304620 Petty Officer Mechanic Alfred Ernest Bail, Royal Naval Air Service; later 313606 Sergeant Mechanic Royal Air Force
Born 18th May 1885 in Southwark, London
Died 24th June 1955 in Lake, Sandown, Isle of Wight
Alfred Ernest Bail was born in Southwark, the youngest of the five children of Samuel Henry Bail and Elizabeth, née Brades.
His sister Bessie Eleanor Caroline was born on 7th January 1874, his brother Henry Samuel in 1876, his sister Annie Alice Florence in 1882 and his sister Florence Louisa in 1883.
In 1891, the family lived at 112 Hanover Buildings, Horsleydown, Southwark. His father was a Postman, his sister Bessie (17) a Mantle Maker’s Machinist, his brother Henry (14) a Printer’s Assistant and his sister Florence (7) at School. 9 year old Annie was not at home; she was a patient in the South Eastern Hospital, New Cross Road, St Paul’s, Deptford, which was a Fever Hospital.
Preparing to join the Royal Navy 3
In the 1901 Census, 15 year old Alfred was resident aboard the Training Ship Warspite, moored on the River Thames at Woolwich. This was run by the Marine Society to apprentice boys to the Royal and Merchant Navies but, when he joined the Royal Navy in 1903, his previous occupation is recorded as a Gardener’s Assistant.
Service in the Royal Navy 4
On 28th July 1903 Alfred Bail joined the Royal Navy to serve for a period of 12 years. He was 18 years old, 5’ 2” tall with fair hair, blue eyes and a fresh complexion. He had tattoos of a ship under sail and a heart on his right forearm, and two hearts on his left forearm.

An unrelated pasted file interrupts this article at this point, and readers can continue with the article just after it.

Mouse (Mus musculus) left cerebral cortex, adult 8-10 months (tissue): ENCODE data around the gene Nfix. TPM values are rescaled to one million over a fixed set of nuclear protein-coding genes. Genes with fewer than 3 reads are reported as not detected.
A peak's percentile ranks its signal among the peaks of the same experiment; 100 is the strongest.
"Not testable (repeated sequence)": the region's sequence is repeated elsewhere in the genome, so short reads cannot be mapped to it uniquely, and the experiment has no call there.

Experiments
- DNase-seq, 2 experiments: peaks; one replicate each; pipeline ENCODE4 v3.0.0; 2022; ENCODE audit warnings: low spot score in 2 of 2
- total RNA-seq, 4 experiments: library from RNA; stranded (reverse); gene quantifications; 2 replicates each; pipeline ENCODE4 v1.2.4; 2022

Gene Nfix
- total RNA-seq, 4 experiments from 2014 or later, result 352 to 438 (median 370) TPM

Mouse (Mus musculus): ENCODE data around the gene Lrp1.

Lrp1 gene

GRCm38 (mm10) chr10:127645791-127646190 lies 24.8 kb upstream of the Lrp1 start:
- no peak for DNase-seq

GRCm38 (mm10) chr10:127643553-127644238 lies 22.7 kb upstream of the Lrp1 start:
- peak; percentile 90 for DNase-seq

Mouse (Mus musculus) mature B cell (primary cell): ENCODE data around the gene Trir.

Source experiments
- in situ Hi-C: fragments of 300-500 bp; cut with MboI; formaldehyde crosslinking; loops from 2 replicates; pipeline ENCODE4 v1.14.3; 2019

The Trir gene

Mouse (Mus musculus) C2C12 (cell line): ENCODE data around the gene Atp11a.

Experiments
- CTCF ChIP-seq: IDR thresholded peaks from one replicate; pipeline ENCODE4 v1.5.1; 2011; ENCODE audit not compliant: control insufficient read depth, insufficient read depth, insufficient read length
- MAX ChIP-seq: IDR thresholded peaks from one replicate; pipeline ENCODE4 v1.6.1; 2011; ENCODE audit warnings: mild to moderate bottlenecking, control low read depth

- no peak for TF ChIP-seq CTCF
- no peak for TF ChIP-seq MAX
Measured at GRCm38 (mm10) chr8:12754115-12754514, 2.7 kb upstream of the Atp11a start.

Initially a Stoker 2nd Class, Alfred served aboard the following ships, with the intervening periods spent at HMS Pembroke II, a Shore Barracks at Chatham.
- 1st September 1903 – 31st December 1903, Stoker 2nd Class aboard HMS Northumberland
- 1st January 1904 – 9th February 1904, Stoker 2nd Class aboard HMS Acheron
- 21st June 1904 – 30th June 1906, Stoker 2nd Class aboard HMS Albion
- 1st July 1906 – 25th February 1907, Stoker 1st Class aboard HMS Albion
- 26th February 1907 – 6th January 1908, Stoker 1st Class aboard HMS Majestic
- 7th January 1908 – 31st March 1908, Stoker 1st Class aboard HMS Venerable
- 1st April 1908 – 14th October 1912, Stoker 1st Class aboard HMS Thames
- 15th October 1912 – 30th April 1913, Stoker 1st Class aboard HMS Bonaventure
- 24th May 1913 – 21st August 1913, Stoker 1st Class aboard HMS Actaeon
- 22nd August 1913 – 6th September 1913, Stoker 1st Class aboard HMS Implacable
- 10th October 1913 – 23rd December 1913, Stoker 1st Class aboard HMS Hermes
During this time his character was consistently recorded as Very Good and he earned two Good Conduct Badges
The Royal Naval Air Service – War Service in the UK 4
The Royal Naval Air Service was formed on 1st July 1914 as the air arm of the Royal Navy. Alfred joined this at the start as an Air Mechanic 1st Class. His Naval Service Record indicates that he was based in the UK until 1st October 1916, initially at HMS Pembroke II, Chatham. On 1st June 1915 Alfred was promoted to Leading Mechanic. The other “ship” named for this period of his service was HMS President II, an RNAS accounting base located at Chatham then Crystal Palace and used for Officer Training.